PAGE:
The biomedical significance of metabolic analyses requires that the metabolome of the sample to be studied represents as closest as possible the original “in vivo” metabolome. However, during the entire pre-analytical phase (which covers sample collection, transport, handling, and storage) the concentrations of several metabolites can change due to residual enzymatic activities in the samples and chemical reactions, e.g., induced by exposure to air and/or light. The collaboration between CERM and daVEB has led to the development of metabolomics as an analytical tool to evaluate the effect of different pre-analytical procedures on the sample metabolome [22,23,24]. Several of these activities were carried out in the context of the FP7 project SPIDIA ( and have led to development of evidence-based standard operating procedures, now implemented at daVEB, which cover the pre-analytical steps for urine, serum and plasma samples [22,24]. In particular, best practices for urine require that the collected sample is kept refrigerated (4 °C) for a maximum of 2 h and freezing is avoided prior to mild centrifugation and/or filtration to prevent cell disruption upon ice crystal formation [22,24]. Analogously, it has been found that a tight control of temperatures and time during the pre-processing of blood and before freezing of the derived serum and plasma samples is important to preserve the enzymatic degradation and the oxidation of several of the most abundant metabolites [24]. Some critical steps of tissue preanalytics have been also addressed [20]. For these samples pre- and post-excision ischemia times were demonstrated to be important sources of variability in metabolic profiles. Preservation of sample properties throughout the long-term storage at daVEB is under study; the definition of the maximum life time of a sample in terms of the stability of its small molecule profile has obvious implication for the outcome and reproducibility of metabolomics studies based on samples stored in biobanks and impacts on the budget of biobanks because of the costs associated to sample storage.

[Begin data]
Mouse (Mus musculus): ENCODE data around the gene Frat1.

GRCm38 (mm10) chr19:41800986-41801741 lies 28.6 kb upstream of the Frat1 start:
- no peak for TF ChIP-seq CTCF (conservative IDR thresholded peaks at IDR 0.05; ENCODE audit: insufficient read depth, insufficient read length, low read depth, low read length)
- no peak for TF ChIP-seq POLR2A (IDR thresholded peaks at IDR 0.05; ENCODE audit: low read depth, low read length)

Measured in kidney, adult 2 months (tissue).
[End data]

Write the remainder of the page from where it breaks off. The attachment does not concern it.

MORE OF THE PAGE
For the close links between metabolomics and biobanks, researchers at CERM have promoted the foundation of consortium called EXCEMET (EXpert CEnter for METabolomics; [25], aimed at providing metabolomics services to the previously cited BBMRI-ERIC. As of today, eight parties are members of the consortium: Consorzio Interuniversitario Risonanze Magnetiche di Metallo Proteine—CIRMMP (Florence, Italy), Medical University of Graz (Graz, Austria), Metanomics Health GmbH (Berlin, Germany), University of Gothenburg (Gothenburg, Sweden), University of Birmingham (Birmingham, UK), Helmholtz Zentrum München Deutsches Forschungszentrum für Gesundheit und Umwelt—GmbH (München, Germany), Steno Diabetes Center (Gentofte, Denmark), EMBL-EBI (Hinxton, UK).

3. daVEB Collections

The biomaterial available at daVEB includes different types of samples, as summarized in Figure 1a, with a strong focus on serum and urine, as the most common biofluids employed in metabolomics studies. The samples arise from patients with different pathologies (Figure 1b), but an ample collection comes from healthy controls, which are essential to develop models of metabolomic fingerprint of diseases. Donors defined as healthy subjects are individuals that meet the criteria for voluntary blood donation. A more detailed description of the daVEB sample collections is provided as Supplementary Material (see Table A1).
The availability of gender and age-matched controls is an added value for the definition of the diseases signature in metabolomics profiles. The present capacity of the biobank is of about 265,000 vials (0.5, 1 and 2 mL in volume) to be stored at −80 °C and 195,000 vials (0.5, 1 and 2 mL in volume) to be stored in the vapor of liquid nitrogen, at temperatures below −170 °C. Considering the sample turnover due to sample distribution for research purposes, on average daVEB hosts about 10,000 samples.